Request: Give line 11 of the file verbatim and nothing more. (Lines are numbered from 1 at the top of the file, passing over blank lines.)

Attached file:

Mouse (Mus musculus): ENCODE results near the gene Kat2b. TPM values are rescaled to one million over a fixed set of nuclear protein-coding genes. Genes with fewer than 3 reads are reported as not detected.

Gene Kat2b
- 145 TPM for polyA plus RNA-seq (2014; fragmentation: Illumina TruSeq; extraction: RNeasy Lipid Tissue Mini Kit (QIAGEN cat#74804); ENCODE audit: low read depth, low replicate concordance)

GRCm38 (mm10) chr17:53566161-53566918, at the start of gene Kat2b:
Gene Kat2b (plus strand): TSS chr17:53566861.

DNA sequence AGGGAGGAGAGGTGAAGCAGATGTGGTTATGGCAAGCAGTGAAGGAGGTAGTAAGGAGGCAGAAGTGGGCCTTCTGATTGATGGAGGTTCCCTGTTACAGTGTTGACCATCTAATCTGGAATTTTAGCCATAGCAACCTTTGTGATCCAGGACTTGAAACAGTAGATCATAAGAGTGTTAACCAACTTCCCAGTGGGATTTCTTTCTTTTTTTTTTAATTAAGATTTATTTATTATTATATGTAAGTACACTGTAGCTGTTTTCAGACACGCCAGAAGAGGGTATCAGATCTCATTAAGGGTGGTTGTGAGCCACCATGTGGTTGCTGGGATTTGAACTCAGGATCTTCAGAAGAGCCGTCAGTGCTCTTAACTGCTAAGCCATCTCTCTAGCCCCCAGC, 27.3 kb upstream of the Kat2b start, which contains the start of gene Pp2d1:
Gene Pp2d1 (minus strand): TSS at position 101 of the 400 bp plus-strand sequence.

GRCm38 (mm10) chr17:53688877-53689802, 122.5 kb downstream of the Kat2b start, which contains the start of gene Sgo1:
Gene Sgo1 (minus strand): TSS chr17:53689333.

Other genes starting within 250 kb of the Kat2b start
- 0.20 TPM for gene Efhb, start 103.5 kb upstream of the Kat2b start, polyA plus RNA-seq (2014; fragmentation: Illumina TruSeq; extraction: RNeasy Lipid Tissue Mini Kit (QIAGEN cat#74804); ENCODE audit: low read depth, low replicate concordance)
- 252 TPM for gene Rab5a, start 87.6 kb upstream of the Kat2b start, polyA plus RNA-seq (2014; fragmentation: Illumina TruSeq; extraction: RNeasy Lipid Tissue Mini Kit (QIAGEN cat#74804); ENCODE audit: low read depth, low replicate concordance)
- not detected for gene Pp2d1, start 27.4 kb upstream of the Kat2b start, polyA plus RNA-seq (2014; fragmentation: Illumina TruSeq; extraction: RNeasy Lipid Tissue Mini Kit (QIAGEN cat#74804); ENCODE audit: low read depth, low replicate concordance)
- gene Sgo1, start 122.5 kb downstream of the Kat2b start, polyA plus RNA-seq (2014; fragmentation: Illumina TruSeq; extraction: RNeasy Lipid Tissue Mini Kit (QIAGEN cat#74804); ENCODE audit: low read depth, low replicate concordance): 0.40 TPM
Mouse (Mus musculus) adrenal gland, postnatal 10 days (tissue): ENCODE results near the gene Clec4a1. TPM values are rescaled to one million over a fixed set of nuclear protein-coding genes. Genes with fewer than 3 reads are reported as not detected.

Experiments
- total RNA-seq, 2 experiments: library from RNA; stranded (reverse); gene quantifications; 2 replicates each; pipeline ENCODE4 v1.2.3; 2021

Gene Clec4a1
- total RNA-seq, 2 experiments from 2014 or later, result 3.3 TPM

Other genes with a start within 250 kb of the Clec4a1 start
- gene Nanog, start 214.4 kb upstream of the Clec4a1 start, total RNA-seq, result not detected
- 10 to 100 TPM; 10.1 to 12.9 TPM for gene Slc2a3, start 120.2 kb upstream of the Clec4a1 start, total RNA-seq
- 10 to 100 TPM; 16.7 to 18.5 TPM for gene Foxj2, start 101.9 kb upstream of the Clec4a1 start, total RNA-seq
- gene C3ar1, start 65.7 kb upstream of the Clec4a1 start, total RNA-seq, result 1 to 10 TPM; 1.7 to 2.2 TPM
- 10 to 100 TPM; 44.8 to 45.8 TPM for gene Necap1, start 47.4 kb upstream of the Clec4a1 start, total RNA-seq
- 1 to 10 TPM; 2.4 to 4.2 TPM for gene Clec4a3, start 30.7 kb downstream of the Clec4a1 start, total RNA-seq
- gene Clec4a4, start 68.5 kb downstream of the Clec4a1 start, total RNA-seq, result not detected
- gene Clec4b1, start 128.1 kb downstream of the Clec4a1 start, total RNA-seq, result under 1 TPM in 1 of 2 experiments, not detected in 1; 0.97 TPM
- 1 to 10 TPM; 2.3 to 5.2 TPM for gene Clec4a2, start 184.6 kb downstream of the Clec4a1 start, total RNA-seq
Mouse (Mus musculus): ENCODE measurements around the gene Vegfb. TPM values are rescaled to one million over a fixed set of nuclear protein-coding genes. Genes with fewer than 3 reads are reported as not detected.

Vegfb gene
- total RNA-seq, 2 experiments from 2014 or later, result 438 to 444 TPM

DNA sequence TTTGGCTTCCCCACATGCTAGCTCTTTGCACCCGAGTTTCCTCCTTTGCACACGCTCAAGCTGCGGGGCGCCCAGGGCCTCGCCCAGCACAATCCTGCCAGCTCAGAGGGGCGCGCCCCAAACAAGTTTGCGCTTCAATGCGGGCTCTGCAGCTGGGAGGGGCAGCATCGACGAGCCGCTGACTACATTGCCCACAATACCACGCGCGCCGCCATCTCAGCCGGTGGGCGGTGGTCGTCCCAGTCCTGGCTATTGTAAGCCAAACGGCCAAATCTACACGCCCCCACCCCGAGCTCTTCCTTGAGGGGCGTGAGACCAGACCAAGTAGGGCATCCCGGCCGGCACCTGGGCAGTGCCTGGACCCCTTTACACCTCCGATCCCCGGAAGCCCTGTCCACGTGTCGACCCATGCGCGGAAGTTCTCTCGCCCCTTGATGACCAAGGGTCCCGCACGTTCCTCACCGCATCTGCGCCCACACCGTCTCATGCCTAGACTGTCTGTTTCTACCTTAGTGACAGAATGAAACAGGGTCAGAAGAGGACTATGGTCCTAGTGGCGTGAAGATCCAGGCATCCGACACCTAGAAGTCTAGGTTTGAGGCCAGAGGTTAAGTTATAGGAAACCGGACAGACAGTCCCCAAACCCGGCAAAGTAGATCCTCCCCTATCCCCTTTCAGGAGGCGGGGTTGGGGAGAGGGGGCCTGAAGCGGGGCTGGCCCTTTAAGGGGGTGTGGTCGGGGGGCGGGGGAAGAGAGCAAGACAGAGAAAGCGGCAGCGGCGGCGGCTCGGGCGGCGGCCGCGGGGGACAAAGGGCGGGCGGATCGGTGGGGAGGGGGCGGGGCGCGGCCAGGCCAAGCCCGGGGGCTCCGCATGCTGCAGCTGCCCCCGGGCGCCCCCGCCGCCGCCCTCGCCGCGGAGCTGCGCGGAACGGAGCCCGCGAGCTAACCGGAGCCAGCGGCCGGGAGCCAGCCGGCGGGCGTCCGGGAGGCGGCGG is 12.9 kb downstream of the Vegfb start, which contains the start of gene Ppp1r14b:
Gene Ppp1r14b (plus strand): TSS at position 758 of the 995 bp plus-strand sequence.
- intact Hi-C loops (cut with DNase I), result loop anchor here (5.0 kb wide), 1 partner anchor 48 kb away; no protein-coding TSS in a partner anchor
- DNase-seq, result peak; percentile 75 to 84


- 0.20 TPM for gene Efhb, start 103.5 kb upstream of the Kat2b start, polyA plus RNA-seq (2014; fragmentation: Illumina TruSeq; extraction: RNeasy Lipid Tissue Mini Kit (QIAGEN cat#74804); ENCODE audit: low read depth, low replicate concordance)